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Evolution of Management

by Team Businesspedia

In this article, you’ll learn about Evolution of Management like Classical theory of management, Neoclassical theory of management, Modern theory of management and more.

Peter Ferdinand Drucker, one of the leading management gurus, said it best—“Management is doing things right; leadership is doing the right things”

Management theories help you study an organization, its corporate designs, structures and behavior of individuals or groups. By studying the impact of internal and external business environments, these theories provide a lens to address critical questions about how a business works or operates. Management theories can be grouped under three categories—classical theory, neoclassical theory and modern management theory. Let’s take a look at the individual theories in detail:

1. Classical theory of management

The theories that emerged under the classical evolution of management thought are:

  • Scientific Management

Fredrick Winslow Taylor, an engineer, proposed and developed the Scientific Management Theory. He is also known as the Father of Scientific Management and his school of thought came to be known as Taylorism. He introduced a scientific approach to productivity, which meant that an increase in efficiency can lead to higher productivity and profits. He believed that research-backed and standardized procedures were necessary for effective management.

  • Administrative Management

Henry Fayol, a French mining engineer, laid down five functions and 14 principles of management under the theory of Fayolism. This gave way to the school of administrative management. He believed that these functions and principles can guide managers to fulfill their responsibilities effectively and they should have the liberty to determine how to use them.

2. Neoclassical theory of management

The theories that emerged under the neoclassical evolution of management practices are:

  • Human Relations Management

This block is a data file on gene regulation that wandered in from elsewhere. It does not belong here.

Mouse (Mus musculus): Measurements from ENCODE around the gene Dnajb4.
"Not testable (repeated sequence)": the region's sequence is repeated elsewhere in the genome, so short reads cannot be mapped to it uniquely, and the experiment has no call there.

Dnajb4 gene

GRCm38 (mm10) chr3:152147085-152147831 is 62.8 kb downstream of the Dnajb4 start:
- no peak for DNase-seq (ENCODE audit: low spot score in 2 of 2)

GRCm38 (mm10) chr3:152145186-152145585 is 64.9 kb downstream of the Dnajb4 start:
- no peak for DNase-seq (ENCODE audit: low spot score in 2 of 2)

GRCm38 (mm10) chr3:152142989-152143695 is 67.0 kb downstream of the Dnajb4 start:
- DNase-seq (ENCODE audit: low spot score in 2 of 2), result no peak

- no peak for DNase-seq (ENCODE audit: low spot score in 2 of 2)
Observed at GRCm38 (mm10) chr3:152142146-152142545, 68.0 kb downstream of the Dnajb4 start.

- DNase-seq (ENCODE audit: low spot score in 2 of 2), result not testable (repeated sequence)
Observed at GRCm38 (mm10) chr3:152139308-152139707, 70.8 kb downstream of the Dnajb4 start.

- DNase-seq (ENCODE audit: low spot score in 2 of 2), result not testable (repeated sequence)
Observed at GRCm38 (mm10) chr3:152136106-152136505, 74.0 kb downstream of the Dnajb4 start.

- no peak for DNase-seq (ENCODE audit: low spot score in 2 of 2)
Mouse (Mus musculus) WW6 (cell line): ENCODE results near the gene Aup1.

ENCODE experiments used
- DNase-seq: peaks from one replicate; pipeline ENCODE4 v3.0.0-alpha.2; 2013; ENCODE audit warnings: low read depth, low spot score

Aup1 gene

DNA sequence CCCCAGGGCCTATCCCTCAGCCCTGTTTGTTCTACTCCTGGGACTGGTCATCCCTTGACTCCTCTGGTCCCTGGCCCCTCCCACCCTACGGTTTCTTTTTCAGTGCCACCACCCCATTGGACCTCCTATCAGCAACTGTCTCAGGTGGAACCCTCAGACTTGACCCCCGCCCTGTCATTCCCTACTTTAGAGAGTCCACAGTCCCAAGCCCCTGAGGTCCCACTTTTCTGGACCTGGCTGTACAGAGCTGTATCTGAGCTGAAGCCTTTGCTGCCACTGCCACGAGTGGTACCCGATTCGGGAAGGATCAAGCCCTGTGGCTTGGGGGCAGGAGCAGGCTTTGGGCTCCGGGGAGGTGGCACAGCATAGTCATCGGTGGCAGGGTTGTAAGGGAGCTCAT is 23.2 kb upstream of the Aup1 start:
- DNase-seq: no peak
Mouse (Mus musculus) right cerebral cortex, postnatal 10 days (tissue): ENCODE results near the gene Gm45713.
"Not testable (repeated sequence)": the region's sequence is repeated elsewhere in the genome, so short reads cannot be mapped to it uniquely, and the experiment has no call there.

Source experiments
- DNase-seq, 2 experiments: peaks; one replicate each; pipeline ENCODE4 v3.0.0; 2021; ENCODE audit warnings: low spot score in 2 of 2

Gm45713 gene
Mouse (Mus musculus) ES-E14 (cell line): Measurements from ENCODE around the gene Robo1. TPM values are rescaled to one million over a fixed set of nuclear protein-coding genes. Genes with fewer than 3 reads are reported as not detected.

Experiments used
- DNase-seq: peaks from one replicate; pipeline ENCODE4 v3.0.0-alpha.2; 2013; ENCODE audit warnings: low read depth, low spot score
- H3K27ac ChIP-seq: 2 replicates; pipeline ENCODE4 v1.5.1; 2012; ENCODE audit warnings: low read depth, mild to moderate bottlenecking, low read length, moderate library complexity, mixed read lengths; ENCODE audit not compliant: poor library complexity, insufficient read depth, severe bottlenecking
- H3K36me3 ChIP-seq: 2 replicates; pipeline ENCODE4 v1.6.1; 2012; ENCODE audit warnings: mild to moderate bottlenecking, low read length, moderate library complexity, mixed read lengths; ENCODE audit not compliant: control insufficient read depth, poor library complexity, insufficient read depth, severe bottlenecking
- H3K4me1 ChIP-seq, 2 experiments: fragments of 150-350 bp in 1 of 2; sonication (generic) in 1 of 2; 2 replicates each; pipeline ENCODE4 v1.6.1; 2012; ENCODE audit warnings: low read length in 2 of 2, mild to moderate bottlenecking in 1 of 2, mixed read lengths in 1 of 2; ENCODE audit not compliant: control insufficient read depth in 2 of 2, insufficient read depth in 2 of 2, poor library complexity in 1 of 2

Developed by Elton Mayo, an Australian psychologist, the Human Relations Theory of Management was proposed after a series of experiments, also known as Hawthorne Studies or Hawthorne Experiments. This theory emerged as a response to the criticism faced by the classical management theories, where social factors such as human behavior and attitudes weren’t considered important.

  • Behavioral Management

Behavioral approaches to management set the pace for how modern workplaces build an employee-friendly culture. Abraham Maslow, an American psychologist, proposed the hierarchy of need, where employee need and expectations were prioritized. The theory suggests that human relations and behavior are essential in driving efficiency in teams and managing the workforce successfully.

3. Modern theory of management

The theories that emerged with the modern evolution of management needs are:

  • Systems Approach

The Systems Theory of organization has its roots in biology and systems science. This concept broke away from classical management theory that viewed organizations as machines and moved toward a more holistic view that sees them as networks of people, procedures, and activities. Systems Theory allows for an understanding of the connections between various parts of the organization and how they interact with one another.

  • Contingency Approach